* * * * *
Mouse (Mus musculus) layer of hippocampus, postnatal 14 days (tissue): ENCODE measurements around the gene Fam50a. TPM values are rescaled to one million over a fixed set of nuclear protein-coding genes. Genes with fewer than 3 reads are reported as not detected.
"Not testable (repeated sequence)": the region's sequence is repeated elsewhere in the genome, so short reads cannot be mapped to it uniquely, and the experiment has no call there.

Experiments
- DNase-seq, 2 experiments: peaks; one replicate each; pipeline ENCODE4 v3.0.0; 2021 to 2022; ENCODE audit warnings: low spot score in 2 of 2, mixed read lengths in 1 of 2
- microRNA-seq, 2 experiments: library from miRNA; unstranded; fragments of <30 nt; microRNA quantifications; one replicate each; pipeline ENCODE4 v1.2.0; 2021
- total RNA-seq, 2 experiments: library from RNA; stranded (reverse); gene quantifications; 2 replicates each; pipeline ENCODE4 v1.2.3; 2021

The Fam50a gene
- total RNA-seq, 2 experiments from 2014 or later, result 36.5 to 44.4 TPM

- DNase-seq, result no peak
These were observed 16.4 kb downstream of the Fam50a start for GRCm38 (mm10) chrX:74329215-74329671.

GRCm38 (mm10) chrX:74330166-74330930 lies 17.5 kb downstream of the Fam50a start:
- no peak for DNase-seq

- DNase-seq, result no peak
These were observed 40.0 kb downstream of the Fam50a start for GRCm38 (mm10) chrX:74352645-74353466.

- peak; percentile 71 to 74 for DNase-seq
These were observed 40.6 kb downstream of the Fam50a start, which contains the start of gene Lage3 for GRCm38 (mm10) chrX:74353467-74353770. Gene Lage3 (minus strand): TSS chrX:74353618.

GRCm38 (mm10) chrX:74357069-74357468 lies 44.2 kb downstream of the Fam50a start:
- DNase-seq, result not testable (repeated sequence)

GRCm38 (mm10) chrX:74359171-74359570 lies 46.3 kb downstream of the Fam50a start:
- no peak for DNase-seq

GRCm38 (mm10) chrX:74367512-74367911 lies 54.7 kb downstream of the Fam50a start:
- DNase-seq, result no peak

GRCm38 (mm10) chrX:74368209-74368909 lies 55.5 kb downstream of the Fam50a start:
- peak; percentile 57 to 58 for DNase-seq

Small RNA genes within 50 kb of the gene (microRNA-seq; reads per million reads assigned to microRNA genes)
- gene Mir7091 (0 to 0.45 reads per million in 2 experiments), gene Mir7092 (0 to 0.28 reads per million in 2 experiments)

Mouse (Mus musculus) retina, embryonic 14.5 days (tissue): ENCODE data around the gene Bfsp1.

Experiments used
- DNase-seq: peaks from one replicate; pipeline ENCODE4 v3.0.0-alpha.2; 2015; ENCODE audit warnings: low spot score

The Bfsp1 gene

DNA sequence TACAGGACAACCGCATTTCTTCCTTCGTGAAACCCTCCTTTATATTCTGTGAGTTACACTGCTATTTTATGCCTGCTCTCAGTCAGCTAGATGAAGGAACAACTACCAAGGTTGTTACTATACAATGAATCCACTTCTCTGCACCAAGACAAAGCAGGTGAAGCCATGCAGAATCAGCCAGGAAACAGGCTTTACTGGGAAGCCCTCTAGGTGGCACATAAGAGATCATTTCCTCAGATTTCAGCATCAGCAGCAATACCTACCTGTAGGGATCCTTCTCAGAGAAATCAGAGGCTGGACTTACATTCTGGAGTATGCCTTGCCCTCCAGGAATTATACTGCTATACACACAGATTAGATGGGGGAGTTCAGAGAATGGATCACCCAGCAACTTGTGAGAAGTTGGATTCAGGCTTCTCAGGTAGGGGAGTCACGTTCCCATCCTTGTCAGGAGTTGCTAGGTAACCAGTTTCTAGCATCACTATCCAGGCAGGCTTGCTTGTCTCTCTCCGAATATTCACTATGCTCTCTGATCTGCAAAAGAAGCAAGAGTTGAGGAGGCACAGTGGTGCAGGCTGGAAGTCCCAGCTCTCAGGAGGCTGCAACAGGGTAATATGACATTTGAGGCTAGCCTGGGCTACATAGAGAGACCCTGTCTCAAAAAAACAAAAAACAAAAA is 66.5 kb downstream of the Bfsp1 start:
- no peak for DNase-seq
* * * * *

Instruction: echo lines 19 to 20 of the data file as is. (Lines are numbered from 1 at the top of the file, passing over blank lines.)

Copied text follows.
GRCm38 (mm10) chrX:74359171-74359570 lies 46.3 kb downstream of the Fam50a start:
- no peak for DNase-seq